Neuharth Predicts What's Next

USA Today Creator Says Murdoch's Reign at WSJ Will Be 'a Very Good Thing'

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The Wall Street Journal will soon be in the hands of Rupert Murdoch, and many expect him to put his efforts into taking on the other two national newspapers, The New York Times and USA Today. Al Neuharth, former Gannett Co. chairman-CEO, knows a thing or two about the national-newspaper market, having created it when he launched USA Today in 1982.
Al Neuharth
Photo: Dave Eggen

Al Neuharth

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Advertising Age: How will Rupert Murdoch change The Wall Street Journal itself?

Al Neuharth: Rupert will be hands-on for the Journal's remaking. He already publicly has criticized the Journal for stories that are too long. That means, among other things, that he will explain to Wall Street Journal reporters and editors the difference between in-depth and longwinded, which they need to learn anyway. He's also said he will put more general news in the Journal. My hunch is that he wants to do that to really target readers of USA Today and The New York Times, who have financial interests and general interests too. ... He won't go as far as USA Today has, and he won't go as far as he has with the New York Post. He's not going to piss off all the people at the Journal or all the longtime readers too much. He can't afford to do that. At the same time, he knows that dull and grey doesn't sell anymore. He will gradually move in the direction of attracting general-interest readers while holding core business-interest readers.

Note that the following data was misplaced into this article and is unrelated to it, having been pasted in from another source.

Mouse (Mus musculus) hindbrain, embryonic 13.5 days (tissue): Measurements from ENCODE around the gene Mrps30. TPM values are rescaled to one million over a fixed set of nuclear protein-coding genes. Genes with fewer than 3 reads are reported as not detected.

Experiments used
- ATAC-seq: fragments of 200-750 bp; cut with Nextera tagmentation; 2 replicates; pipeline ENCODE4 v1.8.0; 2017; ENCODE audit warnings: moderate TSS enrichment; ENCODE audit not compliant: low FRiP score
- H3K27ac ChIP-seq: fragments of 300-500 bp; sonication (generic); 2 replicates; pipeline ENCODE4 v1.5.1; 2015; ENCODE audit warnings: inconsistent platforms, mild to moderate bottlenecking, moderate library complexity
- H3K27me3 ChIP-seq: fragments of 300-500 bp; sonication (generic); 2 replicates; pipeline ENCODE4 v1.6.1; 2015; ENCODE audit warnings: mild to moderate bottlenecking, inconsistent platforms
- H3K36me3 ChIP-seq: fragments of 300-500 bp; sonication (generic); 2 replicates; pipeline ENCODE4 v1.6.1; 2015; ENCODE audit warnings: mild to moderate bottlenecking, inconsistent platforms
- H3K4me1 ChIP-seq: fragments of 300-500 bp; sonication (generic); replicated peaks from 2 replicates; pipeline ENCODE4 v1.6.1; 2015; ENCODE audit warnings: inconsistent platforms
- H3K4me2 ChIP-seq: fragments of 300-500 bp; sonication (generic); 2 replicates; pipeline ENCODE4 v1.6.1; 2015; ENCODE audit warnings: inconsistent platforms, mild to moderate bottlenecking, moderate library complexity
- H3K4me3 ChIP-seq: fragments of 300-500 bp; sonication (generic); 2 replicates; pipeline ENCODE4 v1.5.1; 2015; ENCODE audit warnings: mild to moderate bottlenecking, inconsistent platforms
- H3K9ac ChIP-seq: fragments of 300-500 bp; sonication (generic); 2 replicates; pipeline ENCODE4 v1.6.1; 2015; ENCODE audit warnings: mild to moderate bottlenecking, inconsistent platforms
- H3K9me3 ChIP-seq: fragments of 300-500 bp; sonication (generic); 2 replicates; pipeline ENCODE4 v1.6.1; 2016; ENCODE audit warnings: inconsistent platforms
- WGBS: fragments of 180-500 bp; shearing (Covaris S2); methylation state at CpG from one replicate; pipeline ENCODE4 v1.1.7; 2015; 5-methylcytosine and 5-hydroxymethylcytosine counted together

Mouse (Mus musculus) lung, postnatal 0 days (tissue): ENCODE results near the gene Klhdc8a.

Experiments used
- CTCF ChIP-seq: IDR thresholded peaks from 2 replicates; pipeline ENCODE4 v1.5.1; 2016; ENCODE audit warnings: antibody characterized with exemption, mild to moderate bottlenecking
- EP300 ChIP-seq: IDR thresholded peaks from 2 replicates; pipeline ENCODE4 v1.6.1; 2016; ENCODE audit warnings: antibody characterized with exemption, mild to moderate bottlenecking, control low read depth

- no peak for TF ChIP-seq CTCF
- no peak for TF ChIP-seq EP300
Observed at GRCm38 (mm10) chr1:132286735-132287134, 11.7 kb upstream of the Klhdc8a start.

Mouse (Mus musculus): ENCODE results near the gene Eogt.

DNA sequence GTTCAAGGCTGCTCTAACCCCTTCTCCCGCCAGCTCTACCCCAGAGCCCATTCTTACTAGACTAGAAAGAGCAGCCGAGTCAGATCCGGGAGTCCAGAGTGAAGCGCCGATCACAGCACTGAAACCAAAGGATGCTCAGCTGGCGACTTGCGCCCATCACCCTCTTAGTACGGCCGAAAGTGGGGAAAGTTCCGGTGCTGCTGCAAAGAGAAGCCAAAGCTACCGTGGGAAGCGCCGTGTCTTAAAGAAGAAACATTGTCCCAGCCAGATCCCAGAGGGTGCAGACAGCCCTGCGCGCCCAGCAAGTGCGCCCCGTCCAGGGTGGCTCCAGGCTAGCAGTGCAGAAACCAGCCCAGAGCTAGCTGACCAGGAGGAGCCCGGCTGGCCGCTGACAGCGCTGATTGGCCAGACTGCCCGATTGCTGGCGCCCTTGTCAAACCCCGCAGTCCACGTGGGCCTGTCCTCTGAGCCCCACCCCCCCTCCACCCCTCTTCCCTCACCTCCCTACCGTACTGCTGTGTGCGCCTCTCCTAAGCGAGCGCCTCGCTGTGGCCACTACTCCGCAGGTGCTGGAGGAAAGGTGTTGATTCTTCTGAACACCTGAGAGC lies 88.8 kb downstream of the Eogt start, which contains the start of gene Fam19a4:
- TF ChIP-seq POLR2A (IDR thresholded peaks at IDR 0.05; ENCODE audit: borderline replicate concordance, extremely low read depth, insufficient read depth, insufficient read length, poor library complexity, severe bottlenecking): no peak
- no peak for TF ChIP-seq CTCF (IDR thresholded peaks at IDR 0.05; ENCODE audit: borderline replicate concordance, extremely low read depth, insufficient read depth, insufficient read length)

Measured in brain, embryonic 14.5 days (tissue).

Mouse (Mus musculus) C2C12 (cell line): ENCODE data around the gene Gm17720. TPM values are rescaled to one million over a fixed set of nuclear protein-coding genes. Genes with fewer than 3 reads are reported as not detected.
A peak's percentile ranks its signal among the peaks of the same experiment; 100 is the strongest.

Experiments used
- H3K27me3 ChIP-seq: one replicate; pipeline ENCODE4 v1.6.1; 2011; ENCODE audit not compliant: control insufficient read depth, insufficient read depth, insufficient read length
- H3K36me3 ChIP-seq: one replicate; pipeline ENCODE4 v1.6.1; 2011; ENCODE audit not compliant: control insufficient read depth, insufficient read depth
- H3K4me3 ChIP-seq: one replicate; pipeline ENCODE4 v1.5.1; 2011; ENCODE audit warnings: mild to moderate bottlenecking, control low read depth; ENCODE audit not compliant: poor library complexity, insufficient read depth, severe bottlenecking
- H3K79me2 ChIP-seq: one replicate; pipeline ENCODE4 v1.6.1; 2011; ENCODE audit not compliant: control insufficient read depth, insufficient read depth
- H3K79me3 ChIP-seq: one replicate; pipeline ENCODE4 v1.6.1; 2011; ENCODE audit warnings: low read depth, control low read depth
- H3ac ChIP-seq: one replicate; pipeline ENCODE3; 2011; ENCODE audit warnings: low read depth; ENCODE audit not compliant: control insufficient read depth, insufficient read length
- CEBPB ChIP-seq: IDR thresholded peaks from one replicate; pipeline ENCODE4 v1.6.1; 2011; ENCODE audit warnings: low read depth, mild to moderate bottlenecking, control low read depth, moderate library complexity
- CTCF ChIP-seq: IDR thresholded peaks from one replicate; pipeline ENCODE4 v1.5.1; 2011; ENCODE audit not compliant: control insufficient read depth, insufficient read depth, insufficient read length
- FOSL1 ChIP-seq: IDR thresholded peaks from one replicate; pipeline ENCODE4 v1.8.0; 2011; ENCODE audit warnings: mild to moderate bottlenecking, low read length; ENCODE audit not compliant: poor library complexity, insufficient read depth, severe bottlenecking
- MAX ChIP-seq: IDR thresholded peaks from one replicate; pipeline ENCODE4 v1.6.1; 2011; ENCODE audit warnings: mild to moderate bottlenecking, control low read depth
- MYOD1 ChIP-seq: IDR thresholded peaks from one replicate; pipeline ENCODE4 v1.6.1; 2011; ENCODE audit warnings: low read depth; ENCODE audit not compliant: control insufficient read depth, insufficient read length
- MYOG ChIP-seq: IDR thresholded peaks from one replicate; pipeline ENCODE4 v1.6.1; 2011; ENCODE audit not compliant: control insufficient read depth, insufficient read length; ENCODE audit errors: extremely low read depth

Ad Age: What will that mean for the broader market?

Mr. Neuharth: It'll be a very good thing for journalism in general. It will affect USA Today and The New York Times and maybe The Washington Post a little bit too. It will make them all take a look at whether they're as good as their editors think they are. ... Competition is a damn healthy thing.

Ad Age: Why does it seem like Rupert Murdoch is the last one on the planet trying to buy newspapers?

Mr. Neuharth: He knows a lot that a lot of the rest of us don't. My hunch is that he feels that the combined ownership of print, broadcast and the internet is the way to go. And he's a hell of a big player on the web. And he's a big player in TV. Now he'll be a bigger player in print. He looks at this as a troika if you will: internet, print and broadcast. With all the Dow Jones assets plus The Wall Street Journal, he is in one great position to play those three not against each other but with each other. A lot of other publishers are coming to that conclusion. He may be out a little bit ahead in seeing how strong the interaction can be between internet, print and broadcast. ... If there is an answer, it's to make the three work together.
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